He is constantly roaming the streets in search of bands to produce and play dates with. He is responsible for the amount of success that a local Toronto band Twitch has had. He worked with bands like The Romantics, The B-Girls, and Willie English before anyone else would take a chance on them. Whether you love or hate the guy you’ve got to respect his pop know-how.

Part Two – Life In The Fairway (Or A Quick Way To Get Through Bob’s Past)

Bob’s career could be compared to a game of golf, one of his only recreations since he found out he can’t play backgammon. After playing various par three courses in his youth, with US, The Ratz, Bob finally took the plunge and went out on the big course.

On the first hole, The Family Tree, Bob scored a birdie. The second hole, the Miss Butters LP, was an eagle. A brilliant record that still stands up ten/twelve/fourteen years after the fact. The next couple of years were more difficult as Bob joined Roxy. One O.K. album and a pretty good single. We`ll call it a par on this relatively easy par three hole. Bob finished the front nine with the legendary Wackers. Three albums with great moments on each though none of them were consistently hot. Front nine finished at a one under 35. Not bad.

Bob got into trouble right away on the back nine. In to a water hazard and the fourth Wackers album isn`t released and the band breaks up. A double boogie. (Cam note – perhaps you mean “bogey”?) Bob started to wander on the next few holes until he found himself on the thirteenth tee with The Dudes. On this long par five Bob was on the green in two as The Dudes signed the largest contract in CBS history. Unfortunately Bob four putted on the green as The Dudes released one of the all time worst rock`n’roll albums. Their second album was refused by CBS. End of Dudes.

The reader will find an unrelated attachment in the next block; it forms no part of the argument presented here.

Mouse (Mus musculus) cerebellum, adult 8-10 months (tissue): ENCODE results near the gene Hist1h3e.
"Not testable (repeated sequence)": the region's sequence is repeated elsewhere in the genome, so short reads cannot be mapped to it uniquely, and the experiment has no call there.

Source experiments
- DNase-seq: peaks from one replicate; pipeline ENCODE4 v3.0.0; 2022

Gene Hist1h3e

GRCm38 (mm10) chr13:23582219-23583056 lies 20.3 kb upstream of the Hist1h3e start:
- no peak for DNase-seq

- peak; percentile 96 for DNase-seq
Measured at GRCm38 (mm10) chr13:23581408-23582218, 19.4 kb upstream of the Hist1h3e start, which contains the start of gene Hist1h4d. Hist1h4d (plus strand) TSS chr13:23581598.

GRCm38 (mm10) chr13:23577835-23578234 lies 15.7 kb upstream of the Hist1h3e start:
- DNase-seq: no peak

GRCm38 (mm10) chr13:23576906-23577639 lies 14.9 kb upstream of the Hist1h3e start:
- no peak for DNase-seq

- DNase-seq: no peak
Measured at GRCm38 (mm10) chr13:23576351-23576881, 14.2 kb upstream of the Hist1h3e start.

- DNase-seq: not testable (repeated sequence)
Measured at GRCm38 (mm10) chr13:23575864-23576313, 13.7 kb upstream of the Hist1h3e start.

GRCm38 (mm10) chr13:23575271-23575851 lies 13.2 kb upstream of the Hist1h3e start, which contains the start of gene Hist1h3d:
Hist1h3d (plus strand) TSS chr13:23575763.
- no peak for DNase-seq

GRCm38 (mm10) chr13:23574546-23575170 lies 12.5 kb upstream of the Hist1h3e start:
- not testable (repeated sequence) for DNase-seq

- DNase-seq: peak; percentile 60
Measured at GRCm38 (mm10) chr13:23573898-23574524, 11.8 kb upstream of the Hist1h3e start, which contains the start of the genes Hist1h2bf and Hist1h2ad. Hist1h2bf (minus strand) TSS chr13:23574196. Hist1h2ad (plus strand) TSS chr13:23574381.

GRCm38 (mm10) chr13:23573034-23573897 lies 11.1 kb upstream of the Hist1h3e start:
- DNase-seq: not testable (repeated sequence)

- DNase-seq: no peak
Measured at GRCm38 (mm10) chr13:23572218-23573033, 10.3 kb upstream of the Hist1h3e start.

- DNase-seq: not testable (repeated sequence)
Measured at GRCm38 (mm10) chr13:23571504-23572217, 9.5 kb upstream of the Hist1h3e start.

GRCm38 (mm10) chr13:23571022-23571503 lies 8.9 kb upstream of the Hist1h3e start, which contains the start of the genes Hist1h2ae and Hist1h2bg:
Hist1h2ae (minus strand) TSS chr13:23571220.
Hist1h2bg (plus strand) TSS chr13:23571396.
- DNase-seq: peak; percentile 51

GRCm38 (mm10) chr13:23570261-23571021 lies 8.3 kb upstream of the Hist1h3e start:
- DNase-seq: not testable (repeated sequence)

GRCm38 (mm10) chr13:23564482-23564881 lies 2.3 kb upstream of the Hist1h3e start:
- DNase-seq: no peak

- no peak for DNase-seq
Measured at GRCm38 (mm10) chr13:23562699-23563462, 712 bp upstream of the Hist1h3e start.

On the 14th and 15th holes Bob found himself out in the woods but managed to find the green eventually. The 16th is a dog leg as Bob changed direction and heads to Toronto. He handles the hole easily, a par. On the 17th, another dog leg, Bob changed labels, from A&M to Bomb. A birdie. The last hole is Gotta Have Pop, a hole in one. The 19th hole is where Bob drinks bourbon and coke.

Part Three – The Boys In The Band (Or Our Boss, I Think He`ll Pay Us)